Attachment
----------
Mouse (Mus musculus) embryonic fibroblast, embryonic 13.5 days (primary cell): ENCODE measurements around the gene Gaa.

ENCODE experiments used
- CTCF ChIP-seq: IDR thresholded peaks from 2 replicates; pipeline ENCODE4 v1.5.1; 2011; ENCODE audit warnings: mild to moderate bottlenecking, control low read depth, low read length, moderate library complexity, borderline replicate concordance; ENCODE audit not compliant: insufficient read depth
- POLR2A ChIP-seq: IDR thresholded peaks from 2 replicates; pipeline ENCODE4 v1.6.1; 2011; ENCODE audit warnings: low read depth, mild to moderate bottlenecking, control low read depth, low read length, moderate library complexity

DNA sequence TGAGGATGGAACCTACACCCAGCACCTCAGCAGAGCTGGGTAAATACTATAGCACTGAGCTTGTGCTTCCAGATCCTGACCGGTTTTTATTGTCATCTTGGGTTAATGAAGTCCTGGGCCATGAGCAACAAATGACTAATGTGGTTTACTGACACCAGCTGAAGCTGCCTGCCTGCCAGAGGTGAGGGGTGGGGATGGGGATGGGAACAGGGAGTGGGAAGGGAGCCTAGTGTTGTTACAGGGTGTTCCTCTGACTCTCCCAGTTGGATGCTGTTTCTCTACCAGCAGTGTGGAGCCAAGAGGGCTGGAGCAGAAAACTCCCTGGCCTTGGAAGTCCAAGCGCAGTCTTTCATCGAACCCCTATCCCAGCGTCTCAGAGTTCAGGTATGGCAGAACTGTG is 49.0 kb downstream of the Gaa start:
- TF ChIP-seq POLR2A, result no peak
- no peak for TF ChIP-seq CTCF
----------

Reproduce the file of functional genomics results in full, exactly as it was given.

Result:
Mouse (Mus musculus) embryonic fibroblast, embryonic 13.5 days (primary cell): ENCODE measurements around the gene Gaa.

ENCODE experiments used
- CTCF ChIP-seq: IDR thresholded peaks from 2 replicates; pipeline ENCODE4 v1.5.1; 2011; ENCODE audit warnings: mild to moderate bottlenecking, control low read depth, low read length, moderate library complexity, borderline replicate concordance; ENCODE audit not compliant: insufficient read depth
- POLR2A ChIP-seq: IDR thresholded peaks from 2 replicates; pipeline ENCODE4 v1.6.1; 2011; ENCODE audit warnings: low read depth, mild to moderate bottlenecking, control low read depth, low read length, moderate library complexity

DNA sequence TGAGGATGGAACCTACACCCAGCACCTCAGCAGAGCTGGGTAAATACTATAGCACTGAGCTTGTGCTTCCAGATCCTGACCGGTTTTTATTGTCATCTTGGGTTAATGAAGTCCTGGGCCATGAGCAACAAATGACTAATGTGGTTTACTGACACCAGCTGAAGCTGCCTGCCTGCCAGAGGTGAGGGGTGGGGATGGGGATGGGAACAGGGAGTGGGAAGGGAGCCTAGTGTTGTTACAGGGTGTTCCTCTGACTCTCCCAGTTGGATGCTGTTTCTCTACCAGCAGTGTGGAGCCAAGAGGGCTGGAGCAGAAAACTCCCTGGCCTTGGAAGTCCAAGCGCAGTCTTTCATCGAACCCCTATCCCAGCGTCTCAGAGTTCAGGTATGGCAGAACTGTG is 49.0 kb downstream of the Gaa start:
- TF ChIP-seq POLR2A, result no peak
- no peak for TF ChIP-seq CTCF